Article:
page 711, Váchová and Palková report evidence that ammonia signaling triggers death in specific areas within aging colonies. Colonies that lack the ability for such signaling have widespread cell death and die off sooner.
Recent years have seen an increase in the study of yeast colonies to see how yeast cells may or may not cooperate in nature. For example, ammonia signaling is now known to trigger metabolic changes in yeast as the colony ages.Now, Váchová and Palková find that cell growth and death occur in a predictable but uneven manner in a colony. By picking cells from the center and periphery of colonies at set time points, they find that cells proliferate and die in both the center and at the periphery in young colonies. But in older colonies, death is concentrated in the middle and proliferation at the outer edges. Sok2p mutants that lack ammonia signaling show death throughout the colony at all ages and the colony lifetime is reduced.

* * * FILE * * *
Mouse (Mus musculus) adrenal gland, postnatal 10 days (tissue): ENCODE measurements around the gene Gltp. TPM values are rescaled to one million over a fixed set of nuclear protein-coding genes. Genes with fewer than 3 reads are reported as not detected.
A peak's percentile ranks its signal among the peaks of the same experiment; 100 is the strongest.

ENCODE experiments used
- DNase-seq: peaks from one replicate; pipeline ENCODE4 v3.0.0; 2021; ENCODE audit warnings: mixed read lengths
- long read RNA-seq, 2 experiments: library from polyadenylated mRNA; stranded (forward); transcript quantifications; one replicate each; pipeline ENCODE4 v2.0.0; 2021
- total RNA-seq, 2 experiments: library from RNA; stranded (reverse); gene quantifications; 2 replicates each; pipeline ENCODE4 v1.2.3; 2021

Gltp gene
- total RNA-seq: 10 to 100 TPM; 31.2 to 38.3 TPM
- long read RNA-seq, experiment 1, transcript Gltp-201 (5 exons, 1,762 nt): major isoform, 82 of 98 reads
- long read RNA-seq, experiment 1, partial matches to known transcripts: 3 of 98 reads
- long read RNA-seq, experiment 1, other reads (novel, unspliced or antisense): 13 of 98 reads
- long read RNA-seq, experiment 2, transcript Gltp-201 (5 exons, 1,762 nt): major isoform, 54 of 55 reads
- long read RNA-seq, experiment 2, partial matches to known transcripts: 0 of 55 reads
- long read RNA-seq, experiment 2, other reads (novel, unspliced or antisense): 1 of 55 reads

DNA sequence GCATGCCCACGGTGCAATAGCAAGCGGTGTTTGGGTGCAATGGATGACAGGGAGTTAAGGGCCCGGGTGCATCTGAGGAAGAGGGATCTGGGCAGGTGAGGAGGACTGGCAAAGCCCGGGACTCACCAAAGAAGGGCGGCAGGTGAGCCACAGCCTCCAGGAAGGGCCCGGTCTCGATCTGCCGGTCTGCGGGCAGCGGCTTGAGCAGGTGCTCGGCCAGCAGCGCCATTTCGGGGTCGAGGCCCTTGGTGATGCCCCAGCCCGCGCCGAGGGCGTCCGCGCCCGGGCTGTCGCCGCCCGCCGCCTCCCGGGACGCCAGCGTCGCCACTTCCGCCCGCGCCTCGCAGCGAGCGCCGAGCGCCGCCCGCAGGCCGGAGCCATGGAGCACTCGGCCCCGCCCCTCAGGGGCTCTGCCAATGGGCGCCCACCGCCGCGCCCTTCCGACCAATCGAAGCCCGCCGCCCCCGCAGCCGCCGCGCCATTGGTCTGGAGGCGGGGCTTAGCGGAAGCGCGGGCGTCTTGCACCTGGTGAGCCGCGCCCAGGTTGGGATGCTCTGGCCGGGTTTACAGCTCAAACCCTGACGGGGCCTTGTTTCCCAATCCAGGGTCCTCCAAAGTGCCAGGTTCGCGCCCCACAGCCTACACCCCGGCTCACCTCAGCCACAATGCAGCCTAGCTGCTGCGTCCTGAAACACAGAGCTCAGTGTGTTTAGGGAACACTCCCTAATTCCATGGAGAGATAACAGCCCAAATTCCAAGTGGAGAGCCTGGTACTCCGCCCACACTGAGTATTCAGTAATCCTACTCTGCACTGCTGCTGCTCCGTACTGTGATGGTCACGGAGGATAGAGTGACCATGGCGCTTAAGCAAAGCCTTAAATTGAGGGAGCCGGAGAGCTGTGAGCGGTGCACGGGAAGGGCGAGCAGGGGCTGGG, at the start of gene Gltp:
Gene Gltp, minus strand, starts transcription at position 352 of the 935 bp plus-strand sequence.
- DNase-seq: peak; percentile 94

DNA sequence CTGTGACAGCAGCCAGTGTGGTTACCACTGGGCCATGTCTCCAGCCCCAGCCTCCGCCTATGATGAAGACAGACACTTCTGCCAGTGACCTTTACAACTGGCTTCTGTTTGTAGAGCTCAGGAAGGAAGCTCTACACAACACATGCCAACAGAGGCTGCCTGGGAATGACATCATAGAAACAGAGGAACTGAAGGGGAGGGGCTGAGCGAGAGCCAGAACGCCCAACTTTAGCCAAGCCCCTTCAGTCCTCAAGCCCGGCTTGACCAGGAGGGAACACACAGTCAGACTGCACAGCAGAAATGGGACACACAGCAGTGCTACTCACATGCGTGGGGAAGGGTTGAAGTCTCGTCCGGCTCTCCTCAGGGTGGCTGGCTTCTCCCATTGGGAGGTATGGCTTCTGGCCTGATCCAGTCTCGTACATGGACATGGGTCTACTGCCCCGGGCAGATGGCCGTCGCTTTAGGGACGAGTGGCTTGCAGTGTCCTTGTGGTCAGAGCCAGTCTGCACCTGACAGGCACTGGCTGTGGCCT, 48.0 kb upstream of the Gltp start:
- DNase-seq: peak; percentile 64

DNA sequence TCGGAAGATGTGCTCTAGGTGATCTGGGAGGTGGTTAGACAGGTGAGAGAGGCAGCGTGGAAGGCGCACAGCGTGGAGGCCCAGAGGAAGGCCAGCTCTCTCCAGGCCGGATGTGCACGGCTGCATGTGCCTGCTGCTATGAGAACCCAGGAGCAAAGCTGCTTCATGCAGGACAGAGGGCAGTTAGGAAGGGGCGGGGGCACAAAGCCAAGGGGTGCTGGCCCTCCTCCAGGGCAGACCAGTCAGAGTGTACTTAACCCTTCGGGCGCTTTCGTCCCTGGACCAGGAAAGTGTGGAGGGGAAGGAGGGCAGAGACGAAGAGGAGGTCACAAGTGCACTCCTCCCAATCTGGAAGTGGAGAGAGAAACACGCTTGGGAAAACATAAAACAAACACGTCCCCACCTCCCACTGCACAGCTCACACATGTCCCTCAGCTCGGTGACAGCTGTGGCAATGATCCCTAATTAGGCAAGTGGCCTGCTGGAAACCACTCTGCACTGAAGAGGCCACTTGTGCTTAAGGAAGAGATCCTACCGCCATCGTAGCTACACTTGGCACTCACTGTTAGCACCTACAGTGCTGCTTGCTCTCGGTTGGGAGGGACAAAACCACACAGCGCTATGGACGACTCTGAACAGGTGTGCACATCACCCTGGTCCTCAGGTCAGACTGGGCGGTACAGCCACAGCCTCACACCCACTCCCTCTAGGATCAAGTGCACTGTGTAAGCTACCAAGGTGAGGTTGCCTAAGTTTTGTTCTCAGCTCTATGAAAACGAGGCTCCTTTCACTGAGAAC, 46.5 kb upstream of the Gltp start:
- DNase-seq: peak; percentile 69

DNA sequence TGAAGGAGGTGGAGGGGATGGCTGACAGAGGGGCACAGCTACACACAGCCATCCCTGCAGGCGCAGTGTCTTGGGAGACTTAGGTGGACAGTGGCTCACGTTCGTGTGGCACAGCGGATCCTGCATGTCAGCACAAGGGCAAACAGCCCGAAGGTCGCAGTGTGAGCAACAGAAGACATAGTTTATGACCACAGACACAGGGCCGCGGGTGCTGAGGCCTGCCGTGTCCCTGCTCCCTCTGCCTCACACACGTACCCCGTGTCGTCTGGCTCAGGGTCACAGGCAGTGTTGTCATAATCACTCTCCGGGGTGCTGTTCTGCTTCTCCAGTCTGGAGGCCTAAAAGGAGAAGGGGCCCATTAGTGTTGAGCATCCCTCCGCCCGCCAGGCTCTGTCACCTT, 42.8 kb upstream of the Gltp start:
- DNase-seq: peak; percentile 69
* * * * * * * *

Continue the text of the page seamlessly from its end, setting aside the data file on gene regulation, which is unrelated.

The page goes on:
For those who argue that yeast undergo apoptosis, the observation that the community suffers without regulated death is key—at least if apoptosis is thought of as a mechanism that protects the community at the expense of the individual. However, that point may be balanced out by the team's observation that deletion of either of the two putative homologues of mammalian apoptosis proteins, Mca1p and Aif1p, does not disrupt the position-specific death in colonies. That leaves the score sheet on apoptosis in yeast tied, but one point up in the regulated cell death column.